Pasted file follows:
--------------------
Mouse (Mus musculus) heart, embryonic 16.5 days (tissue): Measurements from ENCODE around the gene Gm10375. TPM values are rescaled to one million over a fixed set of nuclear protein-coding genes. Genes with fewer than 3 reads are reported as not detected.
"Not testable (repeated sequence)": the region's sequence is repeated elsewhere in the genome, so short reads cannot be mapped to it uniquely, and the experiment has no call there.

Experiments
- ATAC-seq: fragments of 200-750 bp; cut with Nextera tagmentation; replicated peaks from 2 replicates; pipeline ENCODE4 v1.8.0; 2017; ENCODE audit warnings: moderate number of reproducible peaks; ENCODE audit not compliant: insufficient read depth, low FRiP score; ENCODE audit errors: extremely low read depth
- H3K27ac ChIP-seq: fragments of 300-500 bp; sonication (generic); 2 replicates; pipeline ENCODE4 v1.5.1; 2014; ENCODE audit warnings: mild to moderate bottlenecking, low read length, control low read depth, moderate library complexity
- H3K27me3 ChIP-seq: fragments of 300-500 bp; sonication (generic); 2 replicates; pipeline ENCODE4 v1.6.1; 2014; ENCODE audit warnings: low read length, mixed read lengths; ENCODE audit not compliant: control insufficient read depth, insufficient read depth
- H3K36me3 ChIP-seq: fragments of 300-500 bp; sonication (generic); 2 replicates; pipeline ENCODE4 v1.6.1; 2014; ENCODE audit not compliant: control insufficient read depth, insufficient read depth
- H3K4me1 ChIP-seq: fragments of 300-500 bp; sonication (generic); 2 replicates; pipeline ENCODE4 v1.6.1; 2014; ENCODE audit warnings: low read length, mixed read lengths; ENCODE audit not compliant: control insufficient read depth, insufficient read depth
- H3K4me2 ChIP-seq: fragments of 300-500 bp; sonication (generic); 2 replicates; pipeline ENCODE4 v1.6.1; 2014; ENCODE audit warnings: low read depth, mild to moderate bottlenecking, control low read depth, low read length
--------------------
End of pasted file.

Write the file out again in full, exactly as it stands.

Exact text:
Mouse (Mus musculus) heart, embryonic 16.5 days (tissue): Measurements from ENCODE around the gene Gm10375. TPM values are rescaled to one million over a fixed set of nuclear protein-coding genes. Genes with fewer than 3 reads are reported as not detected.
"Not testable (repeated sequence)": the region's sequence is repeated elsewhere in the genome, so short reads cannot be mapped to it uniquely, and the experiment has no call there.

Experiments
- ATAC-seq: fragments of 200-750 bp; cut with Nextera tagmentation; replicated peaks from 2 replicates; pipeline ENCODE4 v1.8.0; 2017; ENCODE audit warnings: moderate number of reproducible peaks; ENCODE audit not compliant: insufficient read depth, low FRiP score; ENCODE audit errors: extremely low read depth
- H3K27ac ChIP-seq: fragments of 300-500 bp; sonication (generic); 2 replicates; pipeline ENCODE4 v1.5.1; 2014; ENCODE audit warnings: mild to moderate bottlenecking, low read length, control low read depth, moderate library complexity
- H3K27me3 ChIP-seq: fragments of 300-500 bp; sonication (generic); 2 replicates; pipeline ENCODE4 v1.6.1; 2014; ENCODE audit warnings: low read length, mixed read lengths; ENCODE audit not compliant: control insufficient read depth, insufficient read depth
- H3K36me3 ChIP-seq: fragments of 300-500 bp; sonication (generic); 2 replicates; pipeline ENCODE4 v1.6.1; 2014; ENCODE audit not compliant: control insufficient read depth, insufficient read depth
- H3K4me1 ChIP-seq: fragments of 300-500 bp; sonication (generic); 2 replicates; pipeline ENCODE4 v1.6.1; 2014; ENCODE audit warnings: low read length, mixed read lengths; ENCODE audit not compliant: control insufficient read depth, insufficient read depth
- H3K4me2 ChIP-seq: fragments of 300-500 bp; sonication (generic); 2 replicates; pipeline ENCODE4 v1.6.1; 2014; ENCODE audit warnings: low read depth, mild to moderate bottlenecking, control low read depth, low read length